Before we get into the nitty-gritty, let’s take a gander at the unit itself, and then move our way through the software and setup. Looking at the device, there is an instant familiarity – clean simplicity. The classic WD silver and black.

WD My Passport Wireless Press Shot

The front of the unit bears the WD logo and two LEDs – indicating power and WiFi.

WD My Passport Wireless LEDs

The top of the unit is where you will find the power button and the WPS button, used for quick router setup, and of course the data/charging port.

WD My Passport Wireless Buttons

The My Passport Wireless can hook up to 6 simultaneous WiFi connections at once. This means you simply enable the WiFi, have the people that you want to share your content with pair up with the device, and download the selected content.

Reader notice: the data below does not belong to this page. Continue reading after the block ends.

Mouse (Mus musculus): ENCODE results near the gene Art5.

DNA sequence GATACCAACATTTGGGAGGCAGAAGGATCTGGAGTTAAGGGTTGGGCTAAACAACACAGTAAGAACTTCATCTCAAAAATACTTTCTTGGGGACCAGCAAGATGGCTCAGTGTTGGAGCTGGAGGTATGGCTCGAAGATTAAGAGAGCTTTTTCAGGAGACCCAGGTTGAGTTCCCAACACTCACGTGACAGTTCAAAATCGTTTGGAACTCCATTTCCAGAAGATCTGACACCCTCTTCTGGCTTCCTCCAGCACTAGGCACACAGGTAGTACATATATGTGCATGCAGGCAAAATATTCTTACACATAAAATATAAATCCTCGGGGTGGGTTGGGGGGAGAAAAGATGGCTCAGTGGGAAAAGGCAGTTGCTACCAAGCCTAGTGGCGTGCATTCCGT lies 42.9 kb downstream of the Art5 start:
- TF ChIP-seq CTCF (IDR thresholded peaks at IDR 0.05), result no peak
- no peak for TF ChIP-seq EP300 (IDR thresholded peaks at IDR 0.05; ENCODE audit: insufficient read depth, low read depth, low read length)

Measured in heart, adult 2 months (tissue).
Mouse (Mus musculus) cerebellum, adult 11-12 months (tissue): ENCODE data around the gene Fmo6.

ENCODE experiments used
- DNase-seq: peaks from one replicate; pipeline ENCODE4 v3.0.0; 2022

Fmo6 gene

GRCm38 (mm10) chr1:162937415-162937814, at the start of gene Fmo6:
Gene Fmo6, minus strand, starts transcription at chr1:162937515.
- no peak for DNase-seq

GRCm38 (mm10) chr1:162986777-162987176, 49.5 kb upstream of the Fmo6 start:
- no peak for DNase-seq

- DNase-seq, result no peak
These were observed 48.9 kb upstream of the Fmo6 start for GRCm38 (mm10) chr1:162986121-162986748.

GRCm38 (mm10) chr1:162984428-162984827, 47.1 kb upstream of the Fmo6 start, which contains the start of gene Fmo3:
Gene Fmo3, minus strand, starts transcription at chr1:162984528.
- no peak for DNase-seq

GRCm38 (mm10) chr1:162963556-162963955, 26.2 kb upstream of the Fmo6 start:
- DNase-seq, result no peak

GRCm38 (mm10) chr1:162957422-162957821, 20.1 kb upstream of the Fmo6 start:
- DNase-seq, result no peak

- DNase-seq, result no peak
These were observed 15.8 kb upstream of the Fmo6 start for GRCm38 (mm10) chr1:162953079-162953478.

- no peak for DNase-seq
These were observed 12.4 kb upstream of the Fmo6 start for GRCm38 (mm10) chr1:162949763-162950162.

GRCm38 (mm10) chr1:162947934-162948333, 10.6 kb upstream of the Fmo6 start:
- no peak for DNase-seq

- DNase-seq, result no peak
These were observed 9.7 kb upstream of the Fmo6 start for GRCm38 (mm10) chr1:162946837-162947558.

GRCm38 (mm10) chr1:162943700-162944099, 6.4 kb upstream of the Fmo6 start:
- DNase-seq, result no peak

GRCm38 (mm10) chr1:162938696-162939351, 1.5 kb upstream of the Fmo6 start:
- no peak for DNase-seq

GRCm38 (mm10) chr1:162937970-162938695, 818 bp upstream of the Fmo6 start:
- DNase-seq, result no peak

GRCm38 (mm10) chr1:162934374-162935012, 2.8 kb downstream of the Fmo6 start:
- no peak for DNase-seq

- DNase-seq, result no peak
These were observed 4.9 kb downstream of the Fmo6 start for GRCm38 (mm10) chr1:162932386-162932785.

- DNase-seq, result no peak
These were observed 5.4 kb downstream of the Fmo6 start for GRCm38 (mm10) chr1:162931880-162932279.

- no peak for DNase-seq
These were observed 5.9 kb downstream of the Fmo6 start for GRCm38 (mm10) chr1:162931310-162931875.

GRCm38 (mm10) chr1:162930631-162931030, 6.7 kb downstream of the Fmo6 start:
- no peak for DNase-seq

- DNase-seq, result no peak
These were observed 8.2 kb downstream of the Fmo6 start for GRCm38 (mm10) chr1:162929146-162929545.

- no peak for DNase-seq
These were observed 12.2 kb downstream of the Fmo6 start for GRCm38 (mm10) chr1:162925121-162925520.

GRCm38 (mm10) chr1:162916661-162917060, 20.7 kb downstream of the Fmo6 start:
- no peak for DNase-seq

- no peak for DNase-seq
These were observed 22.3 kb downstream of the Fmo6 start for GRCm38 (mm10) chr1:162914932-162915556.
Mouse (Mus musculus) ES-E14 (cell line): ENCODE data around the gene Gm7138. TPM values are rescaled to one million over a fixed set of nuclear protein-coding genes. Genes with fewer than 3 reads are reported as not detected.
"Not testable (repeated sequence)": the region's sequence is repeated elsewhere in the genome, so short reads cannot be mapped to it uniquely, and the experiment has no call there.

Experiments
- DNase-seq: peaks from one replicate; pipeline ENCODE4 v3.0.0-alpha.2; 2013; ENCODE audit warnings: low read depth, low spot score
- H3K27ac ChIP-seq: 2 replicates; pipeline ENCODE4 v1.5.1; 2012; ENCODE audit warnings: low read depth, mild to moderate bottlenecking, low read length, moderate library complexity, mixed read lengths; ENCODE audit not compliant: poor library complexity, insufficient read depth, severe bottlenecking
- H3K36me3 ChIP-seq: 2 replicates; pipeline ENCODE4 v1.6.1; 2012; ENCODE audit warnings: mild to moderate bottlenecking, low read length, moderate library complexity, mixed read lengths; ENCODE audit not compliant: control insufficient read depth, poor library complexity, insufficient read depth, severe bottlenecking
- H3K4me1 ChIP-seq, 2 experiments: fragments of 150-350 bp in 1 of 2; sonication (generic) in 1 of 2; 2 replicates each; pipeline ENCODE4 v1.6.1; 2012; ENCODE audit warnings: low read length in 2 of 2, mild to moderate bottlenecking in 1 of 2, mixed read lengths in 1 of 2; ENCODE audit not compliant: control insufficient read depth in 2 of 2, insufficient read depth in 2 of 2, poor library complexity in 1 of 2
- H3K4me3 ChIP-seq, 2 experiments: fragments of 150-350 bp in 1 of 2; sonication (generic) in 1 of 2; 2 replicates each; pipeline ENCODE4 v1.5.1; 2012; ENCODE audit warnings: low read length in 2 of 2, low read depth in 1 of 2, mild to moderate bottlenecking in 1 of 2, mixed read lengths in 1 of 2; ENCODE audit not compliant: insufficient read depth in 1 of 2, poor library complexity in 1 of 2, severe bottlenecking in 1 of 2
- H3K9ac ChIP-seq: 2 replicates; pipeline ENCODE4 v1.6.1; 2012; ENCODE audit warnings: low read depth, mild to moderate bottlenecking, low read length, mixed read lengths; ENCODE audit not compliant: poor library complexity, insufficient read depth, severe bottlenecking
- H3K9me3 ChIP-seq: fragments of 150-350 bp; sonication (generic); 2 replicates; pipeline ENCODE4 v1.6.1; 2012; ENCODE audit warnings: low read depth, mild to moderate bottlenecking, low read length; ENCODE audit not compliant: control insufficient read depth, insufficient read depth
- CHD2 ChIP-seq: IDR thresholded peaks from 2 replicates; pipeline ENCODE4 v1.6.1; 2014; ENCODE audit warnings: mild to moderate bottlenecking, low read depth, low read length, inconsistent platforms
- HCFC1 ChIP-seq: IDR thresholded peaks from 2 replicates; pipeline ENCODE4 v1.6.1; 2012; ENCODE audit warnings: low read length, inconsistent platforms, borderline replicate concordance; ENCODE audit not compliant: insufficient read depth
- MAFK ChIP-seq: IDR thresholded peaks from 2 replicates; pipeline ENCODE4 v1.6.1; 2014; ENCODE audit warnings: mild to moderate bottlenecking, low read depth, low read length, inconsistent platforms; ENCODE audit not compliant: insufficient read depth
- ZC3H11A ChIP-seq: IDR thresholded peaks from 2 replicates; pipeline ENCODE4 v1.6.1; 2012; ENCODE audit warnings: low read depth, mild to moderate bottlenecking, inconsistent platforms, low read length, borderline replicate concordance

This can be accomplished across many platforms, including iOS and Android mobile devices, thanks to the WD My Cloud app. For Windows or Mac users, you simply join the device via WiFi, launch your browser, enter “//mypassport” for Windows, or “mypassport.local” for Mac, and from there you can manage the device. Once paired via WiFi, the device will show up as an external hard drive. This device will also stream to your smart TV.

WD My Passport Wireless AppWD My Passport Wireless AppWD My Passport Wireless App

You may be asking yourself why you might need a device such as this, after all, WD already offers a varied selection of fantastic small form factor HDDs, why spend the extra money on this device?